Here are my first impressions after using the TomTom XL 350 TM for two days.

1. The design is sleek with a crisp and clear screen. My old Mio looks like a clunky old refrigerator compared to the new TomTom.
2. I wish TomTom had an external memory card on these units. I have read people have had problem updating maps because they have run out of room on the unit. Since I read about it, I was expecting it, and ended up backing up my unit and then deleting the French and
the Spanish language functions to free up space. This freed up about 30 mb on a 2 gb flash drive. TomTom could fix this issue by simply making the maps of Canada, the United States and Mexico separate. Anyway, the fix of deleting the French and Spanish speaking files worked well.
3. The instructions are very skimpy in the box. There are basically no instructions on how to set up and install the new software on the device. This was not a big deal for me because I researched the hell out of it, but for someone like my mom this would be a killer. I connected the device to my computer and found the setup program on the device and ran it.
4. When you first plug the unit into the computer it takes an hour and a half to download the new maps and the GPS fix software.
After it downloads all the software it needs, then you install the TomTom Home software. This is not really installed on your machine, but rather it is an account set up on a web site and the software seems to reside there.                                                                                                     5. Once you install the Home software or set up an account, the icons in TomTom Home are very easy to understand and use. I performed a backup of my unit and then I deleted the Spanish and French language files from the unit. If TomTom would ever install Mexico, Canada and the United States separately then space would not be an issue because most sane people would never rent a car or drive
in Mexico unless you lived there, and then if you did live in Mexico you most likely would not need maps of Canada. This is a very small issue but one that could be fixed with minimal issues.
6. Once you perform the backup and delete you install the software upgrade to the TomTom. This did not take long at all, maybe 15 minutes.                                                                                                                                                                                                                                         7. The window unit is very different from the Mio. I like the looks of it because it looks elegant. It is a little awkward to use at first, but after you get used to it then it works as designed. My Mio had a linchpin system to hold the unit to the window unit and over time I lost the linchpin so the design there wasn’t perfect. This design is like a hip-joint, a ball in the socket, and although it moves stiff (I bet in order to keep the GPS unit still) it functions well and had no problems holding the unit on the window or dash. It is easy to unsnap the unit from the window mounting device so you can take the GPS unit with you instead of leaving it in the car.                                                                      8. The user interface on the GPS unit is simple and easy to use. It is very intuitive and when you fist turn it on there are pop-up balloons there to help guide you through the process. By playing around with it for a bit I became very adept at doing what I needed to get done for the GPS unit to function.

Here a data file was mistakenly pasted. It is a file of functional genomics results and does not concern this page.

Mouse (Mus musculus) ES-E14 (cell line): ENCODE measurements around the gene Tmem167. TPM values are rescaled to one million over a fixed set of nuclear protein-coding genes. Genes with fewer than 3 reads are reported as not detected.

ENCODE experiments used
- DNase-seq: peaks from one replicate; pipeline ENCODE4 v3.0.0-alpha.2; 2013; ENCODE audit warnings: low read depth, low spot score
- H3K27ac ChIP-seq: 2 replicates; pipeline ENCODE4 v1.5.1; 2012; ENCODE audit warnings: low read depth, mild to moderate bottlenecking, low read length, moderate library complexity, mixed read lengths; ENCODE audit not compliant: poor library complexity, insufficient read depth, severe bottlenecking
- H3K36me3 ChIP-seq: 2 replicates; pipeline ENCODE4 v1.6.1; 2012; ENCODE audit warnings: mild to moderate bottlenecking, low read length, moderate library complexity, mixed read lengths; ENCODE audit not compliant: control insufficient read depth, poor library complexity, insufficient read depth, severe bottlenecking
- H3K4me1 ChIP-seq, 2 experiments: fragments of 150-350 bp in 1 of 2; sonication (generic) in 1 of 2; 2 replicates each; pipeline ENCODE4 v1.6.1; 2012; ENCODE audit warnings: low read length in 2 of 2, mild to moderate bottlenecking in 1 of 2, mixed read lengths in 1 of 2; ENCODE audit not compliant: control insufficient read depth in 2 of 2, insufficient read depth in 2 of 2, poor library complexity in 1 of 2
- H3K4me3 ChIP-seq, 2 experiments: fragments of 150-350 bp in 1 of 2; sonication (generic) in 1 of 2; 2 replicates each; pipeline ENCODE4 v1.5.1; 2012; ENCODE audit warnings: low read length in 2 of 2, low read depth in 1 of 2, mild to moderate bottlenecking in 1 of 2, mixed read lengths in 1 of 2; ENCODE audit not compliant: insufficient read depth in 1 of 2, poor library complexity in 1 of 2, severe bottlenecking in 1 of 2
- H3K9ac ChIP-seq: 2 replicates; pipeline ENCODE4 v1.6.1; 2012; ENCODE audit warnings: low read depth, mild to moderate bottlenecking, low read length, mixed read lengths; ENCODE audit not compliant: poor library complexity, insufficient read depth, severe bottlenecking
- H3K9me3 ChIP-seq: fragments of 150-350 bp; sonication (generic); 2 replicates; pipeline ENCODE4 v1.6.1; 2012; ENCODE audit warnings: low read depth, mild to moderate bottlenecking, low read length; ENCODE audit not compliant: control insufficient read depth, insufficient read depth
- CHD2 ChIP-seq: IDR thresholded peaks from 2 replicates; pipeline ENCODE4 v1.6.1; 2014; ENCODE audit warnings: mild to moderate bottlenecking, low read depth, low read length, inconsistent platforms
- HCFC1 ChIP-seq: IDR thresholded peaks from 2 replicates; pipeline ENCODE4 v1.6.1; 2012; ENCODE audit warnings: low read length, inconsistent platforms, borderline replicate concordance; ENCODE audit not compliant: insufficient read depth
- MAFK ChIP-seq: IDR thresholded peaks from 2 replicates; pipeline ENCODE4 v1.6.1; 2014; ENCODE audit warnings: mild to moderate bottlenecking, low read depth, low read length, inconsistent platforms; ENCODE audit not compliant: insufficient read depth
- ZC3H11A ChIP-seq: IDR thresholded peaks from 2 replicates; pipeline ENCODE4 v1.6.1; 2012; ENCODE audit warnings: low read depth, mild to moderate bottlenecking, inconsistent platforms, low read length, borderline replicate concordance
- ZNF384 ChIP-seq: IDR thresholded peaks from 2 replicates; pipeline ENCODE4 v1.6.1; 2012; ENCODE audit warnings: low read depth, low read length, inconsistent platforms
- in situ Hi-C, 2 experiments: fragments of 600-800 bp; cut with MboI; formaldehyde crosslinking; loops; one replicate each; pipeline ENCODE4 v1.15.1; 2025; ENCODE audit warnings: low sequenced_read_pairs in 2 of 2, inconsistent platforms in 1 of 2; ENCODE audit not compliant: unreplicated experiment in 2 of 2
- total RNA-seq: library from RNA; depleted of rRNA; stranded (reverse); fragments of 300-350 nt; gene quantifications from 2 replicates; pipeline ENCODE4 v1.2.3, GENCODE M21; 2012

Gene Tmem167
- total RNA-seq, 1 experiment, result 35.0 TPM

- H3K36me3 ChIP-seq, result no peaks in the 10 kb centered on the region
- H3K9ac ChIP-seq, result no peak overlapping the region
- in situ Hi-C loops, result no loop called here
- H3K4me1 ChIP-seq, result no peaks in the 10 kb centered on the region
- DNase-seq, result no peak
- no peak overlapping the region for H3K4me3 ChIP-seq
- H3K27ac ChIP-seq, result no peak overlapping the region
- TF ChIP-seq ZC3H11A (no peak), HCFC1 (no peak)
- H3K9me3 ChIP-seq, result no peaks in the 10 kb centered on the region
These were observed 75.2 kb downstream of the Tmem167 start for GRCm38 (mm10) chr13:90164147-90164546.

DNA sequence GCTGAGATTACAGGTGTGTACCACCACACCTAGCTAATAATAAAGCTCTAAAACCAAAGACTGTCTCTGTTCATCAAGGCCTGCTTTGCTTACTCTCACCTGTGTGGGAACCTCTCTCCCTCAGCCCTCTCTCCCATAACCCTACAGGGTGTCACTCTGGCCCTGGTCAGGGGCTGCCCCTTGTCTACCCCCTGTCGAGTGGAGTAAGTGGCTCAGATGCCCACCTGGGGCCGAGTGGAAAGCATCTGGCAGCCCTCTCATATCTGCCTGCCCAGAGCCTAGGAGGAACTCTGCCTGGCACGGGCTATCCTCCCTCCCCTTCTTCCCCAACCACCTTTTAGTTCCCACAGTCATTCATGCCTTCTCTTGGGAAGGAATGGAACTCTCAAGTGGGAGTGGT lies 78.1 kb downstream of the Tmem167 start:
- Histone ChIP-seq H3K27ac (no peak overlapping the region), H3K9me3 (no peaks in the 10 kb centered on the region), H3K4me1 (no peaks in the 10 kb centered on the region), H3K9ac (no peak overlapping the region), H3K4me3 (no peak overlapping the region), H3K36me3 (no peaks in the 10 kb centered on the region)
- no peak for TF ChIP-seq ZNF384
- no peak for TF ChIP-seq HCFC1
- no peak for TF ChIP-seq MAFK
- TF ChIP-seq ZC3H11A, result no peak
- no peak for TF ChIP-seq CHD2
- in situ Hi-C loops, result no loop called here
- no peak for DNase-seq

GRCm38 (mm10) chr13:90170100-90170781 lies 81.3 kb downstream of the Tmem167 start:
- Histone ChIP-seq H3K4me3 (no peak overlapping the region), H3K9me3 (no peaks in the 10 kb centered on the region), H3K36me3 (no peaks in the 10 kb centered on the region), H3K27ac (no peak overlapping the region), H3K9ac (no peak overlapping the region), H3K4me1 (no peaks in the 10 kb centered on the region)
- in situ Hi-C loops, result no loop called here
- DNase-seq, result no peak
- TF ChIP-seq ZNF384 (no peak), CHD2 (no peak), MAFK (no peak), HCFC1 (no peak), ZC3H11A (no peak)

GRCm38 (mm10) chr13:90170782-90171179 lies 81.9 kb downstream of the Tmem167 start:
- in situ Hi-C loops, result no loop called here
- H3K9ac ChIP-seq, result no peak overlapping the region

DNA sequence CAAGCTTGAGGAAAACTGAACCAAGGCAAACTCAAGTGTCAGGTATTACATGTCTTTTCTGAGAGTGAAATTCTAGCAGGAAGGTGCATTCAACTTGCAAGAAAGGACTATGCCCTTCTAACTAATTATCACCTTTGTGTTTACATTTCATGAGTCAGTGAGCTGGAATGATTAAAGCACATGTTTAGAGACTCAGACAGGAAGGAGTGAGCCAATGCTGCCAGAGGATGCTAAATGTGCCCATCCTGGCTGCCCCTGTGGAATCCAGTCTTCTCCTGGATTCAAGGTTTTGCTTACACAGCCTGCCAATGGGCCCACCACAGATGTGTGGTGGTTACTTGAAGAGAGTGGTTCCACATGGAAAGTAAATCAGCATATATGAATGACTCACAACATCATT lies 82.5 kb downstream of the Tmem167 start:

9. I like the graphics on this unit. The GPS fired up and found a signal within seconds (my old unit took up to a minute or so to lock onto a satellite). I typed in the address of where I wanted to go, it plotted a route for me, and I hit the done button to get the 3-D view map on the screen. From there it is easy because you follow the prompts. The section on the bottom of the screen tells you which way your next turn will be(left or right) and it tells you how far away from the turn you are at the moment. This unit is accurate to within 5 feet or so of where my car was so it would be very hard to miss a turn. My old unit was only locked in from about 20 yards, which caused problems sometimes when I was on a freeway and passed my exit going 70.                                                                                                                                10. I have not been able to get lane assist to work yet (I only drove local routes). This is part of the reason I bought this unit. From the pictures on other reviews it looks great.
11. I have no clue on how the routing is compared to my old unit yet. I will get a better judge of this over time. I like it a lot so far.
12. The screen is absolutely bright enough to see in the daytime. The sound is loud enough to hear the spoken street names and directions.

While the XL350 TomTom was a good little GPS unit it did not suit my needs because of the newer, simpler and easier-to-use menu interface.  I wanted more control over what data I could see, what instructions were given to me, and several other little tweaks and things that you cannot get with the simple menu.  I returned the original unit and got the XL340TM, the one I originally wanted, because I had more control over the unit.  The GPS has performed flawlessly and I am glad that I got this GPS unit.